TOKYO • Japan's exports fell for a sixth straight month in March in a sign that the yen's rise and sluggish emerging-market economies may be hurting foreign demand and holding back Japan's recovery.
Yesterday's data is among the key indicators this month that will show whether the economy contracted again in the first quarter after shrinking in the final quarter of 2015. If so, Japan's economy will again be experiencing the technical definition of a recession.
Weak indicators should add pressure on the government and the Bank of Japan to do more to stimulate growth, while a series of earthquakes that struck a southern manufacturing hub last week could hamper supply chain and economic activity ahead.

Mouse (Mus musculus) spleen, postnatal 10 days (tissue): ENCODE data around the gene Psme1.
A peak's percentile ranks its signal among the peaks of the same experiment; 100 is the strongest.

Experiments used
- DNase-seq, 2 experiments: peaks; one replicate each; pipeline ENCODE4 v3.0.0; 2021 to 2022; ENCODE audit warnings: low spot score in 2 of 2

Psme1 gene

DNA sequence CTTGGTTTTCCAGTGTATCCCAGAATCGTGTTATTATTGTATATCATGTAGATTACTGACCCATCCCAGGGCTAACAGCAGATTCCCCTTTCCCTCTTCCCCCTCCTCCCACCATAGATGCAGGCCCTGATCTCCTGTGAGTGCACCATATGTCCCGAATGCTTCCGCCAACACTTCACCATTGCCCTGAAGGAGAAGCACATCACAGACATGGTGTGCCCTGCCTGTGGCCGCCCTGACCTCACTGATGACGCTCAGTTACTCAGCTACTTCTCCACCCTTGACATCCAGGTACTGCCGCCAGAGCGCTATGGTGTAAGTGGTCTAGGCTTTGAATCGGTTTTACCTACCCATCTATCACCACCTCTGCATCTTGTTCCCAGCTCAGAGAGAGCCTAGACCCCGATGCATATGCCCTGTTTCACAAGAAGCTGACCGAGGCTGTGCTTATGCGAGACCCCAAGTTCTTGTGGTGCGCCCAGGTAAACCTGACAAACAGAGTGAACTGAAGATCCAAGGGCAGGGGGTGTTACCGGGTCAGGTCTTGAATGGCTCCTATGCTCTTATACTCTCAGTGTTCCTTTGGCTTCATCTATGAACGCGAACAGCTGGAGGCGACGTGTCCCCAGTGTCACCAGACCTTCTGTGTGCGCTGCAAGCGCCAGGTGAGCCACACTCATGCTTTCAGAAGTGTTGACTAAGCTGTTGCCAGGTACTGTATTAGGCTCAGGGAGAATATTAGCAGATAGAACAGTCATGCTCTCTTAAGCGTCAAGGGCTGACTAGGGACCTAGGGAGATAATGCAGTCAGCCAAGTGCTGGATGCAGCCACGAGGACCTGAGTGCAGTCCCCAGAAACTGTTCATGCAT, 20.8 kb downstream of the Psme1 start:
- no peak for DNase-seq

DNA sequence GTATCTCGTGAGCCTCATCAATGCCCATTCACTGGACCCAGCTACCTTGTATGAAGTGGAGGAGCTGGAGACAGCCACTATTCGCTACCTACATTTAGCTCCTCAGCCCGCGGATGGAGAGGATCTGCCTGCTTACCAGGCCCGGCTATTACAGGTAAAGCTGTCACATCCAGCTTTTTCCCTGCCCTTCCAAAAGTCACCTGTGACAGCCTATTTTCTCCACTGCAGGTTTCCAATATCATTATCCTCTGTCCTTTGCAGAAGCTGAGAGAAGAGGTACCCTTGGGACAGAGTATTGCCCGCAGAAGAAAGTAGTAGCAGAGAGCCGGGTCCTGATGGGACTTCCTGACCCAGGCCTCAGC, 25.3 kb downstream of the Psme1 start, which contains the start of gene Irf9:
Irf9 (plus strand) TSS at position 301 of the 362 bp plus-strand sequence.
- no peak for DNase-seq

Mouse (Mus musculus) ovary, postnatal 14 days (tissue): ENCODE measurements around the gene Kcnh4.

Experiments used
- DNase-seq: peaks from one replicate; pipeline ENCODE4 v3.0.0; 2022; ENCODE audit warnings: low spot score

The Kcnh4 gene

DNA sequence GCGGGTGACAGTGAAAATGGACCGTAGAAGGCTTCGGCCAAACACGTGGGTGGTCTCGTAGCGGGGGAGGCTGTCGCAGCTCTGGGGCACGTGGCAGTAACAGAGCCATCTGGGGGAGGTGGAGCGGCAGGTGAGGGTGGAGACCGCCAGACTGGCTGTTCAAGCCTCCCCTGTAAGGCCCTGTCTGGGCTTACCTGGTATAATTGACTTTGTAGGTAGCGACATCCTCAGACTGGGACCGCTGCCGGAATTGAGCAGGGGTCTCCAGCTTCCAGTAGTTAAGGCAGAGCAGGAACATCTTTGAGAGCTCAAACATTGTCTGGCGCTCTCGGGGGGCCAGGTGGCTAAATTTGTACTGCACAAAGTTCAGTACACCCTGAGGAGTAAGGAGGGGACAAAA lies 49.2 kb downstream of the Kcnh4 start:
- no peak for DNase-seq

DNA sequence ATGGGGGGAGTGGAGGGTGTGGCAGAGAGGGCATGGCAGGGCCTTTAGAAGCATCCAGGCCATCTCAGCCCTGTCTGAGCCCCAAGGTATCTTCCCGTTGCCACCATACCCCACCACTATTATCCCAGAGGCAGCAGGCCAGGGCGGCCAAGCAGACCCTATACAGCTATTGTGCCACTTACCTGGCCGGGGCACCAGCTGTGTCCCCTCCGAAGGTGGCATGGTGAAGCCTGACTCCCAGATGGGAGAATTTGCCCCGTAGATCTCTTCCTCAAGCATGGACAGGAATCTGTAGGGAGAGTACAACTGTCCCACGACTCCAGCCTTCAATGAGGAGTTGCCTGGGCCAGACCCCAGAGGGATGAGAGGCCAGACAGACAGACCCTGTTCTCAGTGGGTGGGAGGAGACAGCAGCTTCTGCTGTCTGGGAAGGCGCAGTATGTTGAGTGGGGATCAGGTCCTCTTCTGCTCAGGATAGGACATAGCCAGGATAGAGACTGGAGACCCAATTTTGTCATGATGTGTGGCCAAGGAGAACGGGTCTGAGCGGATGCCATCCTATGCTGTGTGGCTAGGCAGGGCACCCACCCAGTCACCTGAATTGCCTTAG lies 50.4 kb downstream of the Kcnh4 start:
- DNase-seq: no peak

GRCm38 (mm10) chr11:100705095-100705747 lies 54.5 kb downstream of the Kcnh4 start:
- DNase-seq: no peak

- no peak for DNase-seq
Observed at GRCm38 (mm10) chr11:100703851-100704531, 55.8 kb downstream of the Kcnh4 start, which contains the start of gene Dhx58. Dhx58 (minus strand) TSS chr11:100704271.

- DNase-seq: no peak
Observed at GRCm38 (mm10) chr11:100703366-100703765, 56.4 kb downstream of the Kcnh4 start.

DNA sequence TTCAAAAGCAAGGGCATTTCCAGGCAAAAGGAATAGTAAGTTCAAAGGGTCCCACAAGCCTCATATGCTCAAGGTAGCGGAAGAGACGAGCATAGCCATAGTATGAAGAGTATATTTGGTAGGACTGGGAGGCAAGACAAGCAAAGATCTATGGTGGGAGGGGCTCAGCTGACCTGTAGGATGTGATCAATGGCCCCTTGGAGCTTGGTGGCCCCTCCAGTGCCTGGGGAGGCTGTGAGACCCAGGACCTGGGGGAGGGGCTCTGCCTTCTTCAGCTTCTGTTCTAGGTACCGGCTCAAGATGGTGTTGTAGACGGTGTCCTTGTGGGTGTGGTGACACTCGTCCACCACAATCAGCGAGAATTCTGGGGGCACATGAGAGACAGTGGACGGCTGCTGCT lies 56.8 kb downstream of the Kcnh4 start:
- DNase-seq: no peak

"A delayed recovery in the US economy, slowdown in China and sluggish demand for electronics parts on a cut in iPhone production were factors behind weak exports," said Mr Hidenobu Tokuda, senior economist at the Mizuho Research Institute.
"External demand is likely put a drag on the first-quarter GDP, which could show another economic contraction."
The Ministry of Finance said exports fell 6.8 per cent in the year to March, following the 4 per cent fall in February.
Exports to China - Japan's largest trading partner - fell 7.1 per cent in March, while US-bound shipments dropped 5.1 per cent year on year.
Exports to Asia, which account for more than half of Japan's shipments, fell 9.7 per cent.
The US dollar is down about 10 per cent so far this year, prompting warnings from Japanese policymakers against investors pushing up the yen too fast.